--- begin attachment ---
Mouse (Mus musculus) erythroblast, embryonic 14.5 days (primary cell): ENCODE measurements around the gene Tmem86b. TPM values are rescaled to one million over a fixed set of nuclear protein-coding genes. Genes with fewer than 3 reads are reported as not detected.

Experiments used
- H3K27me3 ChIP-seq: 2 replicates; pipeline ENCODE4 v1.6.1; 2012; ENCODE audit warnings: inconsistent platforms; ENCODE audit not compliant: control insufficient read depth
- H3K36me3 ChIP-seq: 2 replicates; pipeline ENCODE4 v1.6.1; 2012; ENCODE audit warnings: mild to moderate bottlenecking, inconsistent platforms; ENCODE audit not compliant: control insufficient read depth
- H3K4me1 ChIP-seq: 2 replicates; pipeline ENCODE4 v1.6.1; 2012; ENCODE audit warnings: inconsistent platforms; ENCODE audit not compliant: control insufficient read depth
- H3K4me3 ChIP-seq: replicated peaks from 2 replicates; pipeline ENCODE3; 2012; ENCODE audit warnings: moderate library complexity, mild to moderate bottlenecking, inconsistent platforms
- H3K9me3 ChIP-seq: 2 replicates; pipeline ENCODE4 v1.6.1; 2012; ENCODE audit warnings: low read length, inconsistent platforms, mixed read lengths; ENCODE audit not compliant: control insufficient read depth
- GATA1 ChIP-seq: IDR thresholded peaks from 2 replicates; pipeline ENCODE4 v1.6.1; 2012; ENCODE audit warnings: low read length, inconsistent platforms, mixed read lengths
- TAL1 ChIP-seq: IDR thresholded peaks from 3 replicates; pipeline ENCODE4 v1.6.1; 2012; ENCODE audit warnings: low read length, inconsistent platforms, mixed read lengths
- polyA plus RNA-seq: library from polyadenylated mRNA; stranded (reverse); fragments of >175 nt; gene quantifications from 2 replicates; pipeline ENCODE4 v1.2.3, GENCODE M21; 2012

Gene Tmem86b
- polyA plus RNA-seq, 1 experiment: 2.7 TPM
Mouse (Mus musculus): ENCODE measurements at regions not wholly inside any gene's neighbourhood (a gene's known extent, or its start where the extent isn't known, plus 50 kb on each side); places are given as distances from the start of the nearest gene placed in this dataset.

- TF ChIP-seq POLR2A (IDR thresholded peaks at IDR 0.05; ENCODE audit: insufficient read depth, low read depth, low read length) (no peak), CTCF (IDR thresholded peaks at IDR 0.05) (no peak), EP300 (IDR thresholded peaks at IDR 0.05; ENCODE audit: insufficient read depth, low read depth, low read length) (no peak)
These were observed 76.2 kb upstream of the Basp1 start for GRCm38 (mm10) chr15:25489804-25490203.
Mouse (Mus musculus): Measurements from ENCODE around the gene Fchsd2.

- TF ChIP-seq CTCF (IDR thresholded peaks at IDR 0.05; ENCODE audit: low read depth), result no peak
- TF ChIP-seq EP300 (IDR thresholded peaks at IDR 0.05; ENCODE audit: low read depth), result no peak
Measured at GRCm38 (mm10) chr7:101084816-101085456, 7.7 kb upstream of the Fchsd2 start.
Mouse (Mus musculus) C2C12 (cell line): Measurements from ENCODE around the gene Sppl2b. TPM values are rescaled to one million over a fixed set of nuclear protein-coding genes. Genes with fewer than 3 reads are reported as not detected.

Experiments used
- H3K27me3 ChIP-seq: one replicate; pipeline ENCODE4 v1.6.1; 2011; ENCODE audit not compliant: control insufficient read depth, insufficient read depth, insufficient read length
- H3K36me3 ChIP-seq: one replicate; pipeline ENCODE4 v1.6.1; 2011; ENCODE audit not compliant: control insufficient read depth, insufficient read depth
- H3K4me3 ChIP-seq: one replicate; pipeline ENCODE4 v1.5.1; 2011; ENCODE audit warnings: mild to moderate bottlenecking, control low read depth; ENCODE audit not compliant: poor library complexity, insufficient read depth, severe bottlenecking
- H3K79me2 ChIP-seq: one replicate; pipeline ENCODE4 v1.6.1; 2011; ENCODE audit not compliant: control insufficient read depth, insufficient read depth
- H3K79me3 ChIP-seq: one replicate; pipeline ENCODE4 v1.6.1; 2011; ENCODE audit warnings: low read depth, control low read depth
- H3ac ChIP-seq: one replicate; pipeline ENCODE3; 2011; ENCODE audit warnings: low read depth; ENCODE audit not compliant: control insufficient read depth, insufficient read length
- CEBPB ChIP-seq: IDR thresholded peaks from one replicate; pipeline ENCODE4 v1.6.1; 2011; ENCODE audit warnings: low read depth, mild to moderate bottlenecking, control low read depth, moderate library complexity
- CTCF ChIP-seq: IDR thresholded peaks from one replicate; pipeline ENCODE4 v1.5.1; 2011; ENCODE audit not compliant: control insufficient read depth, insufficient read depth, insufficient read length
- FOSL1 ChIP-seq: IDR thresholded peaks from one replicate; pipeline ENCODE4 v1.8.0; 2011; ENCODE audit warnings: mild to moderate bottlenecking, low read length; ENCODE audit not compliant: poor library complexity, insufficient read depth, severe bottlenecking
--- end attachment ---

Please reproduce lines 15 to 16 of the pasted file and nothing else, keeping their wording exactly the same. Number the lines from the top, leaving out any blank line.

These were observed 76.2 kb upstream of the Basp1 start for GRCm38 (mm10) chr15:25489804-25490203.
Mouse (Mus musculus): Measurements from ENCODE around the gene Fchsd2.